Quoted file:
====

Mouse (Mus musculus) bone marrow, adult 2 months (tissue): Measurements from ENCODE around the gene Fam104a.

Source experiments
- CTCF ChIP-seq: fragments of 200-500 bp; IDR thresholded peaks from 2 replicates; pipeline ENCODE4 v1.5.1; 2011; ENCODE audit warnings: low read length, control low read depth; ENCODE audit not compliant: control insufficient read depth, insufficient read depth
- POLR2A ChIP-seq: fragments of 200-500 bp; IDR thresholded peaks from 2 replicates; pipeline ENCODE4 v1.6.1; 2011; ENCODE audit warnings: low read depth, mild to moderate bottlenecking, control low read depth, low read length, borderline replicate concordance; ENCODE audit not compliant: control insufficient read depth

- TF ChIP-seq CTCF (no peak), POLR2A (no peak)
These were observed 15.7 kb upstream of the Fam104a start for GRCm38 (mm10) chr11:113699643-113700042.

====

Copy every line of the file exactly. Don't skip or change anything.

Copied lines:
Mouse (Mus musculus) bone marrow, adult 2 months (tissue): Measurements from ENCODE around the gene Fam104a.

Source experiments
- CTCF ChIP-seq: fragments of 200-500 bp; IDR thresholded peaks from 2 replicates; pipeline ENCODE4 v1.5.1; 2011; ENCODE audit warnings: low read length, control low read depth; ENCODE audit not compliant: control insufficient read depth, insufficient read depth
- POLR2A ChIP-seq: fragments of 200-500 bp; IDR thresholded peaks from 2 replicates; pipeline ENCODE4 v1.6.1; 2011; ENCODE audit warnings: low read depth, mild to moderate bottlenecking, control low read depth, low read length, borderline replicate concordance; ENCODE audit not compliant: control insufficient read depth

- TF ChIP-seq CTCF (no peak), POLR2A (no peak)
These were observed 15.7 kb upstream of the Fam104a start for GRCm38 (mm10) chr11:113699643-113700042.